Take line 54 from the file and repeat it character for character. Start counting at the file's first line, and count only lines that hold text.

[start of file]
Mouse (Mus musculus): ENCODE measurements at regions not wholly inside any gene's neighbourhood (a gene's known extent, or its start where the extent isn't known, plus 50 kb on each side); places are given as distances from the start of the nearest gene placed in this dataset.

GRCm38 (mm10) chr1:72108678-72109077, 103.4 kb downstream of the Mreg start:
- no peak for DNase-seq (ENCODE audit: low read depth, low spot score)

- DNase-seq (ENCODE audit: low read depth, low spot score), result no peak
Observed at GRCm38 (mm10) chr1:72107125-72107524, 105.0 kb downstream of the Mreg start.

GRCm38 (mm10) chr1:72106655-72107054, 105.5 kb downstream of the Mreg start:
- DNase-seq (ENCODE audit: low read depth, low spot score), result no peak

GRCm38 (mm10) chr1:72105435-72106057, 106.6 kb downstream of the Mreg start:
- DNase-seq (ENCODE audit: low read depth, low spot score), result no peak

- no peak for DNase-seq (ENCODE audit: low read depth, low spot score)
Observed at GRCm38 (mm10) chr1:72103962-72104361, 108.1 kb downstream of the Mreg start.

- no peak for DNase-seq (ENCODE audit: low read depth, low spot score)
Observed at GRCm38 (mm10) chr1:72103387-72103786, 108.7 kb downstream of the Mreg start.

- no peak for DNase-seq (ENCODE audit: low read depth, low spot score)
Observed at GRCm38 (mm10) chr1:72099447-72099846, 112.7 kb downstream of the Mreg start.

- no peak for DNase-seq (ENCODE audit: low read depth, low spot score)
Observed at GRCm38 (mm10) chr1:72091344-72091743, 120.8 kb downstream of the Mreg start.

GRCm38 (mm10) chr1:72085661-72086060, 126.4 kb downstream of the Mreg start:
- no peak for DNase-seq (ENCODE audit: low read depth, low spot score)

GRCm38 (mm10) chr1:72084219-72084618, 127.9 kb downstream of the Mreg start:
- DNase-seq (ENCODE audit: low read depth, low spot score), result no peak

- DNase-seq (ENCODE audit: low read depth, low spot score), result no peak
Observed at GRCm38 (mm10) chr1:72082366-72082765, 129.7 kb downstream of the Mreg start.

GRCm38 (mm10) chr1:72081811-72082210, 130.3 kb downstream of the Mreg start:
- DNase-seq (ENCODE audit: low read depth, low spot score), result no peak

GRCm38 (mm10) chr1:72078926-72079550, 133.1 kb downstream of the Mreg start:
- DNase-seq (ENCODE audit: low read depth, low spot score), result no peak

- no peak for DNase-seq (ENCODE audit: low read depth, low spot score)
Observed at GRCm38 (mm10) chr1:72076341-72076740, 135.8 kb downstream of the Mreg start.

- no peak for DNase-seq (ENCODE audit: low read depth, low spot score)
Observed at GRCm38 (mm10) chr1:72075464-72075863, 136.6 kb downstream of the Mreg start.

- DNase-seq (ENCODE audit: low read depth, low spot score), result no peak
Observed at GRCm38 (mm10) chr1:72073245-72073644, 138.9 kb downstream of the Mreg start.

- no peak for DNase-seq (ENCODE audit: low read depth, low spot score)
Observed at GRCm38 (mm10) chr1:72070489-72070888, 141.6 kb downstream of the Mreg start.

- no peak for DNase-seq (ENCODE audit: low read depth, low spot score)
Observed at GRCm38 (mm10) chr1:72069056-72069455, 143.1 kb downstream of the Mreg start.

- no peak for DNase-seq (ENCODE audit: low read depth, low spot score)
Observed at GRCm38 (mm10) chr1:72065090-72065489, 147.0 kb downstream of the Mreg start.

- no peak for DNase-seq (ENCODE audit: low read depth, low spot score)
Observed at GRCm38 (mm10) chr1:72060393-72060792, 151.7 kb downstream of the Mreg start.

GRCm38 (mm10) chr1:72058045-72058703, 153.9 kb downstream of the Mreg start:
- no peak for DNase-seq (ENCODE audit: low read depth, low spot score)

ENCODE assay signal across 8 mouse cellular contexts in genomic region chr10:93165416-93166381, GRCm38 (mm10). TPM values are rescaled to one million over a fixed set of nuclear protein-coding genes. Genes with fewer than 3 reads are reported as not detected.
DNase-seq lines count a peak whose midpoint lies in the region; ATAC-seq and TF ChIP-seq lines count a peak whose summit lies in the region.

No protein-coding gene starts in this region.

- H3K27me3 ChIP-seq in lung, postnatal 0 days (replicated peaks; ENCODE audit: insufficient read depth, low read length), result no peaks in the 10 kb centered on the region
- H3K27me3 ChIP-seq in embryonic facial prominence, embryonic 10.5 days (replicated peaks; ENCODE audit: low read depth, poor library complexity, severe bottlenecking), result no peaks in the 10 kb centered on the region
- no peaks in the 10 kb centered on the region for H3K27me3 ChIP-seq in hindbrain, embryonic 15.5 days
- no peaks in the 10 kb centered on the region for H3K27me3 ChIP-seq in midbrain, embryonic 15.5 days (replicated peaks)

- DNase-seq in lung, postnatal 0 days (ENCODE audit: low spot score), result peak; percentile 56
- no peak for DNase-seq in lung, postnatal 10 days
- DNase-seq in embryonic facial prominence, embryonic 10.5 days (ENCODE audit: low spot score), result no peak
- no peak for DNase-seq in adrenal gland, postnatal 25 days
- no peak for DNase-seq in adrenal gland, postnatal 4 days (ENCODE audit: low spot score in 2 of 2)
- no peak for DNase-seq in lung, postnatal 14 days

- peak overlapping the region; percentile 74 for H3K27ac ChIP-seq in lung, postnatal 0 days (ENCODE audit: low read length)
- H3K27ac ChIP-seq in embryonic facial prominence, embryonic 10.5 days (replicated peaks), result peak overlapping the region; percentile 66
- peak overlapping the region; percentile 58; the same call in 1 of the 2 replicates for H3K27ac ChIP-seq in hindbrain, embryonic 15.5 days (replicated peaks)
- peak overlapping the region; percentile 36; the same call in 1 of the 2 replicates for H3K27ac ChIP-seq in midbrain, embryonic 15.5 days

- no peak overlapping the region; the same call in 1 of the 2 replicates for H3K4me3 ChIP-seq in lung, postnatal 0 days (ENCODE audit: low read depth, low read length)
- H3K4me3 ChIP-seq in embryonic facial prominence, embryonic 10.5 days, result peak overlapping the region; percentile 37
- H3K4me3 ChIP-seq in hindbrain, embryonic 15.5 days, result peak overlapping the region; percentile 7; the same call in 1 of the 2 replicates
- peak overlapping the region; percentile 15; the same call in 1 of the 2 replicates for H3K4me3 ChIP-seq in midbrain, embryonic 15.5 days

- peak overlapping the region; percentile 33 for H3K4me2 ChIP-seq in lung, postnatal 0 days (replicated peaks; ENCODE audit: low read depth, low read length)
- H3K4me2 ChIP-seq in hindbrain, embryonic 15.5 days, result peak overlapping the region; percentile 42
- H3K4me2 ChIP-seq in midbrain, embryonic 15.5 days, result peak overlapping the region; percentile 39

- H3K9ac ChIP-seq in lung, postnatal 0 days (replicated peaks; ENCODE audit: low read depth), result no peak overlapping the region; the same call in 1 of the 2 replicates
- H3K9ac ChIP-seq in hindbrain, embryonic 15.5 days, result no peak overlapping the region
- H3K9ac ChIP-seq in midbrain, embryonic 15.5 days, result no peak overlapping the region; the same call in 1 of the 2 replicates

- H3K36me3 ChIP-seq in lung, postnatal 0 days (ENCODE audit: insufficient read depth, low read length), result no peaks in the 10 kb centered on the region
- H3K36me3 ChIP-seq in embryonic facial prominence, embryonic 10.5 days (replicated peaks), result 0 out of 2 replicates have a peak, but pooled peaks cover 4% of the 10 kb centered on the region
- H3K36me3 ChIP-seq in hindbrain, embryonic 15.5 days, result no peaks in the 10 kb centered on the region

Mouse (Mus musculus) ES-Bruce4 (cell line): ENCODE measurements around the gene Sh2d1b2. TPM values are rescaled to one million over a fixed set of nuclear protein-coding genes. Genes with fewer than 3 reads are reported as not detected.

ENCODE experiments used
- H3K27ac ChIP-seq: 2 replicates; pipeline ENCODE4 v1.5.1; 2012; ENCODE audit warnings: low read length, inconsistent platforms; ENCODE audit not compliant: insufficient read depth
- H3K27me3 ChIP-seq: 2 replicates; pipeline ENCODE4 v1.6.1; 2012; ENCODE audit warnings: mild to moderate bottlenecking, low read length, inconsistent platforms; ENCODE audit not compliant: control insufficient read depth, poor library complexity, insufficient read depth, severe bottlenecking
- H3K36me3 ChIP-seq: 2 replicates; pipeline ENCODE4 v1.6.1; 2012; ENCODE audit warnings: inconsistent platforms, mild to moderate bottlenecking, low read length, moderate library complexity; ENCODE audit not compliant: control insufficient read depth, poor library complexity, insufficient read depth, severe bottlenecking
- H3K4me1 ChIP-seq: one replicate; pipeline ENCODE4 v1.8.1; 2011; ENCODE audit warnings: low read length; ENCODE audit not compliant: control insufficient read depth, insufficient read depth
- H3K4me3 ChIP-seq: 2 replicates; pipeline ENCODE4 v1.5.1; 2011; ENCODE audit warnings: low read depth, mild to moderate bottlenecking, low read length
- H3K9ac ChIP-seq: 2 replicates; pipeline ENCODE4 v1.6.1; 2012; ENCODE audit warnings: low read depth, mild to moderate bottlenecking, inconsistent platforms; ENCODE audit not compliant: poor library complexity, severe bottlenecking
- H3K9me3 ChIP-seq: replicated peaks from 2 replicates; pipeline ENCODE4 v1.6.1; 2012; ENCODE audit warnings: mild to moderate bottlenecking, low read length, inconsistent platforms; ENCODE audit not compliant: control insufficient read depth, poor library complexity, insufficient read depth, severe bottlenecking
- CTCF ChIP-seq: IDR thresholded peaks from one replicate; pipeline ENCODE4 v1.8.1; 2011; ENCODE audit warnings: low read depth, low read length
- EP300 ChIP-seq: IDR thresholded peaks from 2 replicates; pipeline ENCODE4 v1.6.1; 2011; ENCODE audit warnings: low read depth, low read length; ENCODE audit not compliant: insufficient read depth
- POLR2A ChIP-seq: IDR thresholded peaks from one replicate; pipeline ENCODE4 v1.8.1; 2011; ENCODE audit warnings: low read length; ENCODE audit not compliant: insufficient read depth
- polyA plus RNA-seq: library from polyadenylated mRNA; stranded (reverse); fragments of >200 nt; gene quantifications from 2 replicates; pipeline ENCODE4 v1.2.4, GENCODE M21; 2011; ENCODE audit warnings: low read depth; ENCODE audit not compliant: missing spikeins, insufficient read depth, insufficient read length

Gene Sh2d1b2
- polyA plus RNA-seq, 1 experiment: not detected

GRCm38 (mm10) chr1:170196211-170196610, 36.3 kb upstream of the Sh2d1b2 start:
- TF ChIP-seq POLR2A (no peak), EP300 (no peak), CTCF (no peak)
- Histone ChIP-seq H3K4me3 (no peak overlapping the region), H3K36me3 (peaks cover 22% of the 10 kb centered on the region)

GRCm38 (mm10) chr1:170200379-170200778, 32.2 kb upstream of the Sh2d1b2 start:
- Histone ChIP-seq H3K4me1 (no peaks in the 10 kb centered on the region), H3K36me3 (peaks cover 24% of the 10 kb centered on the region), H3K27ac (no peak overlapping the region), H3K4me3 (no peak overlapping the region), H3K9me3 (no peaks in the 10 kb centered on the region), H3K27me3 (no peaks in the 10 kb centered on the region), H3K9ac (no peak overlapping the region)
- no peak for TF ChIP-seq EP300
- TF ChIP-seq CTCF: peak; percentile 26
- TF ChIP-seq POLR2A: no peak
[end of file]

- no peak for DNase-seq in adrenal gland, postnatal 25 days